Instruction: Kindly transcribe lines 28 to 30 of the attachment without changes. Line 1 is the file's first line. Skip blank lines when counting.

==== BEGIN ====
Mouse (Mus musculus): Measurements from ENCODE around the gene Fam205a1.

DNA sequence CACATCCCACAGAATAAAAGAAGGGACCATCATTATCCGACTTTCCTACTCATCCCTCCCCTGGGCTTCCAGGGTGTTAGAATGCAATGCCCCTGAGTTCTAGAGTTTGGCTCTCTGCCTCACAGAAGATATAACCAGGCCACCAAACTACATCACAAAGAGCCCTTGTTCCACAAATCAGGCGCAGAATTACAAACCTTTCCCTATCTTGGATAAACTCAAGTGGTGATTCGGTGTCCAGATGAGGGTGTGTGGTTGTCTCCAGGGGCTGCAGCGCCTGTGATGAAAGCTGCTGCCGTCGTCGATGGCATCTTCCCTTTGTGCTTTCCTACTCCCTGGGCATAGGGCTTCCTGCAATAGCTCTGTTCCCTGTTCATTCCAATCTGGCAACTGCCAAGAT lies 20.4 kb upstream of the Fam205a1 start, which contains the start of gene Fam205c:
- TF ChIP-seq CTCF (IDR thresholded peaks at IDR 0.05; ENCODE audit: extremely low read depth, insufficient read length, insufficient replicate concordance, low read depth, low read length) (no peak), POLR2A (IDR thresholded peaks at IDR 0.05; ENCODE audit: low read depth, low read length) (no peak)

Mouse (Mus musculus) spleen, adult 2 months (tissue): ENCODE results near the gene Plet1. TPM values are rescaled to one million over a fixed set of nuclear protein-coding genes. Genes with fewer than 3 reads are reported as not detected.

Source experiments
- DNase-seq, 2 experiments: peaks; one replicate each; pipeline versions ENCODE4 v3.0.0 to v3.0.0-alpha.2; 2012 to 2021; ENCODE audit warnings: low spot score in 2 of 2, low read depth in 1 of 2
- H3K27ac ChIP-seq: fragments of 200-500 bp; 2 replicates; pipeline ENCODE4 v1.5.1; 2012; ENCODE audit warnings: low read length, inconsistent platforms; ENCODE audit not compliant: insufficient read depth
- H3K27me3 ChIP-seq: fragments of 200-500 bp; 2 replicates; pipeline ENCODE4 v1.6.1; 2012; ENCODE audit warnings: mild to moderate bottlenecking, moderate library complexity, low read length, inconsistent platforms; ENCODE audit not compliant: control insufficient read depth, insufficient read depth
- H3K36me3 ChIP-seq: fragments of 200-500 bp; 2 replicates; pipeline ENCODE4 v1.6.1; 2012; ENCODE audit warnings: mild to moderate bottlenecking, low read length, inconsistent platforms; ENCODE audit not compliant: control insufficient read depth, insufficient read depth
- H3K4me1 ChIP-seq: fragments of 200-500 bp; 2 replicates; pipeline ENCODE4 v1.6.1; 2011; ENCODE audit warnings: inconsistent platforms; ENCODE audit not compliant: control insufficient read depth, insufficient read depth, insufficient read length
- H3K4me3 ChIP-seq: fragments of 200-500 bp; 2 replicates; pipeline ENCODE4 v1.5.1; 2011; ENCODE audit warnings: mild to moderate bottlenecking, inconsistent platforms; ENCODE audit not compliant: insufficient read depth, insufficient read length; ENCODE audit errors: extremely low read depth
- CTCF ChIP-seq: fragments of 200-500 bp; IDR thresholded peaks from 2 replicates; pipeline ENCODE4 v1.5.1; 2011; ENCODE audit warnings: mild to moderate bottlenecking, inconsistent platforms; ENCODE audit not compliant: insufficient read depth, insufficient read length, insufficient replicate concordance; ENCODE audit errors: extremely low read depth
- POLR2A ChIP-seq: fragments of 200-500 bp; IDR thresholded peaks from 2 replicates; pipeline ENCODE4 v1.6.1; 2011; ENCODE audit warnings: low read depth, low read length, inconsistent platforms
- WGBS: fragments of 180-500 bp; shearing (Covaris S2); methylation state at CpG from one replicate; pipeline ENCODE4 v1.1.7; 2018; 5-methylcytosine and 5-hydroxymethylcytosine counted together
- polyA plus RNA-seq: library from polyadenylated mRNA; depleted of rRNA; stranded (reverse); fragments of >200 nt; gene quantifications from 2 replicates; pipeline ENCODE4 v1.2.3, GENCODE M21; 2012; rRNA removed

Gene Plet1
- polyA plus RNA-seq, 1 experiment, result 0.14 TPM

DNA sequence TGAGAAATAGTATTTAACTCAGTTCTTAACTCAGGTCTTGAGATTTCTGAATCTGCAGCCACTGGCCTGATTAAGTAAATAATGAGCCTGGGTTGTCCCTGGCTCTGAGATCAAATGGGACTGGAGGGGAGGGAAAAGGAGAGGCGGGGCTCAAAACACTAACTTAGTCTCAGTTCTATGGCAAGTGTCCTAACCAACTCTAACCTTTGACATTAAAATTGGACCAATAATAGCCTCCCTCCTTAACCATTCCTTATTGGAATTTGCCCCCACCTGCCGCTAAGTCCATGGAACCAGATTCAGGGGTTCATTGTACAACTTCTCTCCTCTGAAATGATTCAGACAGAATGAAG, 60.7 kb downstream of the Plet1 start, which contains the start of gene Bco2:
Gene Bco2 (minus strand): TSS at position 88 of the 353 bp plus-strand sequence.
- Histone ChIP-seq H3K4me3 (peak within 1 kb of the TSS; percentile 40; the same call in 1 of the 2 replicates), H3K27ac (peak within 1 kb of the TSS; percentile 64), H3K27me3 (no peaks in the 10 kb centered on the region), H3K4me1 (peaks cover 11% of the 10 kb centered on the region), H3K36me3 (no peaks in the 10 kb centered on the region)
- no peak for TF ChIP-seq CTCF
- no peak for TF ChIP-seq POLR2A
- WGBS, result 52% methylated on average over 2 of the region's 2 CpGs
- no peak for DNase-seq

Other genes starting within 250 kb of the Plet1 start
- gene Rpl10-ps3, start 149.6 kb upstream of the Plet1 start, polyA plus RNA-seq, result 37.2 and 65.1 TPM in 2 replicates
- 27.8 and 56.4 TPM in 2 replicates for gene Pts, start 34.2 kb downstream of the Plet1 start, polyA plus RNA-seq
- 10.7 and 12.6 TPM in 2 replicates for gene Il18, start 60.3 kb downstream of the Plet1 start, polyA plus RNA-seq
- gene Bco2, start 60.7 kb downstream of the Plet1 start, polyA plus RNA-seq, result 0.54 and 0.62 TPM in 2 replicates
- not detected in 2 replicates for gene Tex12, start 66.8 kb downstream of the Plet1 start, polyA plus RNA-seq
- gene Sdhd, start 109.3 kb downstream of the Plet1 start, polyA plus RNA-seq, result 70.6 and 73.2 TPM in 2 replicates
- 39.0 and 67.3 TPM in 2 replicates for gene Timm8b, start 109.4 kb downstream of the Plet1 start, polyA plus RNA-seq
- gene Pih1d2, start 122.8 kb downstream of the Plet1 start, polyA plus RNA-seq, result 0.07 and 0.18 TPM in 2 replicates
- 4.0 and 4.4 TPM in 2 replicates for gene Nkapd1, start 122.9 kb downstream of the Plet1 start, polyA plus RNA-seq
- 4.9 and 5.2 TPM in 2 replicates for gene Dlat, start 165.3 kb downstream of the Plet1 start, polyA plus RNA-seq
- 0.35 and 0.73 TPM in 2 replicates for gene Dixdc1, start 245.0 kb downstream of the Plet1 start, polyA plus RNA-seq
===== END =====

- 10.7 and 12.6 TPM in 2 replicates for gene Il18, start 60.3 kb downstream of the Plet1 start, polyA plus RNA-seq
- gene Bco2, start 60.7 kb downstream of the Plet1 start, polyA plus RNA-seq, result 0.54 and 0.62 TPM in 2 replicates
- not detected in 2 replicates for gene Tex12, start 66.8 kb downstream of the Plet1 start, polyA plus RNA-seq